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comment by Wintermute
Wintermute  ·  2222 days ago  ·  link  ·    ·  parent  ·  post: Stephen Fry's Blog post on Social Media.

    They couldn’t force me to have an online presence after all.

I wonder where he gets this idea... Both the Comp. Sci. and Engineering schools at my university require that all students have a laptop capable of running software related to the coursework (financial aid is available specifically to help meet this requirement). The university also supplies plenty of computer labs. If I insisted on turning in all assignments on paper, I would be laughed at and given failing grades until I was kicked out of school.

The modern world absolutely can and will force you to have an online presence.





user-inactivated  ·  2222 days ago  ·  link  ·  

Yea, I figured that was going to come up. No way in hell you can do anything offline now. Even the art students need to use computers.

ThatFanficGuy  ·  2221 days ago  ·  link  ·  

To you and to Wintermute both:

When I started living in the rented apartment in Tomsk, which happened in September, I had no Internet access for months - April's going to be the second month I have it. The thing I missed most was YouTube videos. I once spent a night in the uni library just to get all of the stuff downloaded and saved to watch later.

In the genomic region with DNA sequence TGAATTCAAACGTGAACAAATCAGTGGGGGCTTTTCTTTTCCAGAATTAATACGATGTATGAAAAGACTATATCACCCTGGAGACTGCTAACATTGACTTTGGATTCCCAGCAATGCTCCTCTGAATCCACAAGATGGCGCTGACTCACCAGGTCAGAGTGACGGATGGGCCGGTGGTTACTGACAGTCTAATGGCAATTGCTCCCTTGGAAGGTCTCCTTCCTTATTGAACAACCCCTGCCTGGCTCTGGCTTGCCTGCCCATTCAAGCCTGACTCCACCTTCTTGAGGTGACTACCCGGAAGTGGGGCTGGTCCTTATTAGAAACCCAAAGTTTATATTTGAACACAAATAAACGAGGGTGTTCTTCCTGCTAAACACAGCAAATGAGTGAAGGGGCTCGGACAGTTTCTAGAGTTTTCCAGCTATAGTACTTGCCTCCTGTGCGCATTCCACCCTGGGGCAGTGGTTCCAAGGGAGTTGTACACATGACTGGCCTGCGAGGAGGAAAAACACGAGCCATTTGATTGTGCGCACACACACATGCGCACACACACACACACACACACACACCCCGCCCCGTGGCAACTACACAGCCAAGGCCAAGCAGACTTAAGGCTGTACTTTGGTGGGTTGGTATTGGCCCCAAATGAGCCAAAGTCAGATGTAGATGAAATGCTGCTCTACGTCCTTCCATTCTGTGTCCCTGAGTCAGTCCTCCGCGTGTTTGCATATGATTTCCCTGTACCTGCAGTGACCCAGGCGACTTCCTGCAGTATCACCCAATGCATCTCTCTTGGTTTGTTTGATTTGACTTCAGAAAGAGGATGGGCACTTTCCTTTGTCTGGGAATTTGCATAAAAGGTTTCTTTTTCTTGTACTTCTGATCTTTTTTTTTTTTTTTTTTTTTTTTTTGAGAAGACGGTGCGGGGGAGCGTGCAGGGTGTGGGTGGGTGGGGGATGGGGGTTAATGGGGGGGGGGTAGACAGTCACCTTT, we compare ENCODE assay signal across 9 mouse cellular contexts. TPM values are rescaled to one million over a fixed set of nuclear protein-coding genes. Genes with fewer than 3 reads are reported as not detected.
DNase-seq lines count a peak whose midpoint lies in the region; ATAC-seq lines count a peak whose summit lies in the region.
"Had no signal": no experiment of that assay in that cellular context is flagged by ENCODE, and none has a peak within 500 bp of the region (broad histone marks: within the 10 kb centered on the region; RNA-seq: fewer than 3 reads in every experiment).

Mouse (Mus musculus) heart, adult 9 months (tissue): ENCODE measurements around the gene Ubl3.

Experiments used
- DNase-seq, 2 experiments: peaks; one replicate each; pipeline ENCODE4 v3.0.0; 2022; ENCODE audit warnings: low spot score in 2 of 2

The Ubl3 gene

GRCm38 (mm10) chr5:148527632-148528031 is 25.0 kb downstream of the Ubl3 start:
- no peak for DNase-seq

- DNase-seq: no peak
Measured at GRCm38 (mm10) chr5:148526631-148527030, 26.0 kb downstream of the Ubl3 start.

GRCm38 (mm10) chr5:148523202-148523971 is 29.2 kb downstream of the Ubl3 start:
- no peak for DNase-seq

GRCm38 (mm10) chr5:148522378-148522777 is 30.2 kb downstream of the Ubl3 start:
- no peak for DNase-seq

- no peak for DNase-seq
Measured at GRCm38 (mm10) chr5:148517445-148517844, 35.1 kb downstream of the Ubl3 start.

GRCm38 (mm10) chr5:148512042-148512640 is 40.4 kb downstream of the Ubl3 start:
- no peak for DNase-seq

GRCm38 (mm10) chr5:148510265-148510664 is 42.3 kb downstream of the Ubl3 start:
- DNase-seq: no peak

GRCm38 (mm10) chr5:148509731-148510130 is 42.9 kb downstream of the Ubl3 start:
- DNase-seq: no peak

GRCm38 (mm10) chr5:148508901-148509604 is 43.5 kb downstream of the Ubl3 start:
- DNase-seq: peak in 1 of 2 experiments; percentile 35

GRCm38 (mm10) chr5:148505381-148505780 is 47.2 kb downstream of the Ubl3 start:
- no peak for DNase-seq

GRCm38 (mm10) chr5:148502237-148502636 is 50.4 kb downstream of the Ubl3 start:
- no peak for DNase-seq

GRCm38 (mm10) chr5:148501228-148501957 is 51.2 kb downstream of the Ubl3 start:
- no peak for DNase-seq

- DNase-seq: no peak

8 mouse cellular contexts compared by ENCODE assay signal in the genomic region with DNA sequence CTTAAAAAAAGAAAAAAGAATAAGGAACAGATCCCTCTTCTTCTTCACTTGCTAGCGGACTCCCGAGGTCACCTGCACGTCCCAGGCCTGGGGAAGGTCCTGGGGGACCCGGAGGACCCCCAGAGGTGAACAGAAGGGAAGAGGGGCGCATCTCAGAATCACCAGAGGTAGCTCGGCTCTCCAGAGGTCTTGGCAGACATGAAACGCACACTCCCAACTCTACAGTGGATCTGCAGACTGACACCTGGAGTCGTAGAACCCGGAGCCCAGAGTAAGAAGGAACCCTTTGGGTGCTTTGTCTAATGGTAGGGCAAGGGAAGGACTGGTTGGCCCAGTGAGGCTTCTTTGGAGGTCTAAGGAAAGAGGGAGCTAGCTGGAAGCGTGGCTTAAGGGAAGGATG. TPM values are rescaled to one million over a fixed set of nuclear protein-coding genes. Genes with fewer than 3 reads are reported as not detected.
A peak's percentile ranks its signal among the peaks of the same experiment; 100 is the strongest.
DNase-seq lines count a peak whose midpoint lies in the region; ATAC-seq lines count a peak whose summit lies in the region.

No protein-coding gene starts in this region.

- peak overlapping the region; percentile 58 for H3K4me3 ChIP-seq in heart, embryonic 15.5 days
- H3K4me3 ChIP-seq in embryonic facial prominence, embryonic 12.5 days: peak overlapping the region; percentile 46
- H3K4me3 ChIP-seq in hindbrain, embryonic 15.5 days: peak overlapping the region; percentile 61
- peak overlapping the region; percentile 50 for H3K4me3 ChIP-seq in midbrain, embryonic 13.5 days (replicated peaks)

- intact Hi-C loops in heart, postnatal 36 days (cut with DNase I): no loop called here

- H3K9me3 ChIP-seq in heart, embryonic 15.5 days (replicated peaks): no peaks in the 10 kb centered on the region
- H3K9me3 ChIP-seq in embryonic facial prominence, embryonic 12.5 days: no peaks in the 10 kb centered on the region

The Internet makes a lot of things simpler, quicker and/or more comfortable to do. It provides instant communication as well as archives and logs of things. It lets you do almost anything with the digital data.

But to say that you can't do anything offline? To say that you can be forced to be present online? Ridiculous, almost infantile.

While I do send and receive messages through the only social network I have a page in, I use it mostly to gather home assignments for a single class and search through vast array of musical tracks when I want to listen to one of them. In fact, while it's possible to do without a social network page (which I did for a few months), the latter being so comfortable in this particular network is the only reason I haven't deleted the page yet. The assignments I can also gather from the tutor directly, with no detriment for either of us, but I don't while the page is up.

Most of our assignments are required to be presented in written form. The only reason I don't do a lot of them long-hand is because I have trouble writing by hand and I asked the tutors to allow me not to. We're linguists. Guess how many other faculties use the same practice in the uni (Tomsk State Uni).

If I had to lose Internet access, I'm sure I'd miss some things - like YouTube videos, quick music access and one particular online game, Dota 2, - but beyond that, there are so many things to do offline that to say that Internet presence is a "should" rather than "may", that it is socially mandatory rather than a preference is a skew of values rather than a representation of reality. The Internet is useful, and there are a lot of things there that you won't find anywhere else, but you can live without it, much like you can live without coffee or swimming: once in a while, for a good measure, and if that's enough for you, that's fine. You will only miss out on things you deem important, and not to everyone Internet presence is such a thing.